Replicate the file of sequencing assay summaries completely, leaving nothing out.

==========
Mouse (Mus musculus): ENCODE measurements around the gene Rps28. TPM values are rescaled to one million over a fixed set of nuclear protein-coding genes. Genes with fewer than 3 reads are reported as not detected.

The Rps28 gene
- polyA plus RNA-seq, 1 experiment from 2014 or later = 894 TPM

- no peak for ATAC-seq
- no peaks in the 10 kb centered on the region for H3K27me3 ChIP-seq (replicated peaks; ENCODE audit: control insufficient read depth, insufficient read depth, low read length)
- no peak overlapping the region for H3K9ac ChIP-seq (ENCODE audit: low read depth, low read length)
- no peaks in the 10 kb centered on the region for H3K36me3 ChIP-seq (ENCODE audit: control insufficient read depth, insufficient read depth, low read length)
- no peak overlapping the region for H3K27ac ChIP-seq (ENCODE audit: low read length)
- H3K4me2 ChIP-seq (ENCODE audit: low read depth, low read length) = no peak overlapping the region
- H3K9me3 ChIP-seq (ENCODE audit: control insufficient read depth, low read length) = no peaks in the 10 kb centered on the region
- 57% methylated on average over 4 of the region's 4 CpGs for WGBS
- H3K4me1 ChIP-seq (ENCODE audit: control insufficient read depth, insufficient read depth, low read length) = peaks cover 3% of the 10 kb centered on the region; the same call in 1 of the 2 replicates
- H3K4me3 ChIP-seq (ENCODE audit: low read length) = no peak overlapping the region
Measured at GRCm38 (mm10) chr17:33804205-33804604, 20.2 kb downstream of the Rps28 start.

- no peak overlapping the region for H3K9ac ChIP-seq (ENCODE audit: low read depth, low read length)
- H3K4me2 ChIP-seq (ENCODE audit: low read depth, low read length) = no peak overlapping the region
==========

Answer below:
Mouse (Mus musculus): ENCODE measurements around the gene Rps28. TPM values are rescaled to one million over a fixed set of nuclear protein-coding genes. Genes with fewer than 3 reads are reported as not detected.

The Rps28 gene
- polyA plus RNA-seq, 1 experiment from 2014 or later = 894 TPM

- no peak for ATAC-seq
- no peaks in the 10 kb centered on the region for H3K27me3 ChIP-seq (replicated peaks; ENCODE audit: control insufficient read depth, insufficient read depth, low read length)
- no peak overlapping the region for H3K9ac ChIP-seq (ENCODE audit: low read depth, low read length)
- no peaks in the 10 kb centered on the region for H3K36me3 ChIP-seq (ENCODE audit: control insufficient read depth, insufficient read depth, low read length)
- no peak overlapping the region for H3K27ac ChIP-seq (ENCODE audit: low read length)
- H3K4me2 ChIP-seq (ENCODE audit: low read depth, low read length) = no peak overlapping the region
- H3K9me3 ChIP-seq (ENCODE audit: control insufficient read depth, low read length) = no peaks in the 10 kb centered on the region
- 57% methylated on average over 4 of the region's 4 CpGs for WGBS
- H3K4me1 ChIP-seq (ENCODE audit: control insufficient read depth, insufficient read depth, low read length) = peaks cover 3% of the 10 kb centered on the region; the same call in 1 of the 2 replicates
- H3K4me3 ChIP-seq (ENCODE audit: low read length) = no peak overlapping the region
Measured at GRCm38 (mm10) chr17:33804205-33804604, 20.2 kb downstream of the Rps28 start.

- no peak overlapping the region for H3K9ac ChIP-seq (ENCODE audit: low read depth, low read length)
- H3K4me2 ChIP-seq (ENCODE audit: low read depth, low read length) = no peak overlapping the region